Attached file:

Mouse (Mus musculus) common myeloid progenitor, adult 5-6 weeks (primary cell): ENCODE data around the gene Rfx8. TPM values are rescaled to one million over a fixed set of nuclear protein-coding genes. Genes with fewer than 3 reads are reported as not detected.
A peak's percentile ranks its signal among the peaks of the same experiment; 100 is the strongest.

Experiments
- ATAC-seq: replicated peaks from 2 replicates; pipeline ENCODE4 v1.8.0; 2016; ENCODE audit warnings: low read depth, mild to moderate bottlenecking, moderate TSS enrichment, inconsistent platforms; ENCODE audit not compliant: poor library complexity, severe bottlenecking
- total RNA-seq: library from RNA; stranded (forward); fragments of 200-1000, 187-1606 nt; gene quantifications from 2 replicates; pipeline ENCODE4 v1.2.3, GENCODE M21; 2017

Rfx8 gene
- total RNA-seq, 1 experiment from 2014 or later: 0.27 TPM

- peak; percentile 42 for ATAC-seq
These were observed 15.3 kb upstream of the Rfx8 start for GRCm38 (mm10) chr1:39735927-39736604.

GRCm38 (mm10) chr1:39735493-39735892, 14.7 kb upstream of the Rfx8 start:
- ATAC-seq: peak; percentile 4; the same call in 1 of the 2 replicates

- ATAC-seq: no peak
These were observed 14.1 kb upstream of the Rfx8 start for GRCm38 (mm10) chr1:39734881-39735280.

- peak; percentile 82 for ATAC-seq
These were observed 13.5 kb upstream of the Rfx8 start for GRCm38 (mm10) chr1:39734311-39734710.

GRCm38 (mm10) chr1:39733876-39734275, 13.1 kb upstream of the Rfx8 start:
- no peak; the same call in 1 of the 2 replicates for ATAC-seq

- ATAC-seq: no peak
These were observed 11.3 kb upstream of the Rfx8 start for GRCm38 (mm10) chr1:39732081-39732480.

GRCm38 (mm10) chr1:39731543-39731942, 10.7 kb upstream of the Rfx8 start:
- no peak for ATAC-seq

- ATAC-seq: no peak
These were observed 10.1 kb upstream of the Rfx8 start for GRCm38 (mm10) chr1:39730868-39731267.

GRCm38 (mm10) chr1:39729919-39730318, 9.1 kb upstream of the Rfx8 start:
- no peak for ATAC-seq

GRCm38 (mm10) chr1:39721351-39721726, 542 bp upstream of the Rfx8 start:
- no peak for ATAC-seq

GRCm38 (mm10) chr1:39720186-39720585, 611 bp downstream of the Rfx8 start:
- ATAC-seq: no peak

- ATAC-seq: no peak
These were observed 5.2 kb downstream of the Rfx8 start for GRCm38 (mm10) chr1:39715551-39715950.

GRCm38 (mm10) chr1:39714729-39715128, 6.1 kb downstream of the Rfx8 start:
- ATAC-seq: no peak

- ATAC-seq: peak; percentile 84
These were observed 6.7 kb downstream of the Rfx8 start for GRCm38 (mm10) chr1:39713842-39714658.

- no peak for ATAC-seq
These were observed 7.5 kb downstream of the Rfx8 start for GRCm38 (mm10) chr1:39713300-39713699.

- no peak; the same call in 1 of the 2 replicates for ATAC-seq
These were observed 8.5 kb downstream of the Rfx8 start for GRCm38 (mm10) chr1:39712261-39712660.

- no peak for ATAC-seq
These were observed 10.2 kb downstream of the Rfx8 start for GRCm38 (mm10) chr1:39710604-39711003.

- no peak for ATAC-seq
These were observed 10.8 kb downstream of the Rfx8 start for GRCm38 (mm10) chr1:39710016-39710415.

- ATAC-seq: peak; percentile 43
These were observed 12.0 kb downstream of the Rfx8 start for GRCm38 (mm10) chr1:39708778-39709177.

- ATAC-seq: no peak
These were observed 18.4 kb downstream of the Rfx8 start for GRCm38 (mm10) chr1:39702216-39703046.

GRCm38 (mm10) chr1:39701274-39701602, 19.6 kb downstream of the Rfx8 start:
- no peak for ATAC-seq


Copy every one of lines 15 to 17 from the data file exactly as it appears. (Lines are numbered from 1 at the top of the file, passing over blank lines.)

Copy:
These were observed 13.5 kb upstream of the Rfx8 start for GRCm38 (mm10) chr1:39734311-39734710.

GRCm38 (mm10) chr1:39733876-39734275, 13.1 kb upstream of the Rfx8 start:
- no peak; the same call in 1 of the 2 replicates for ATAC-seq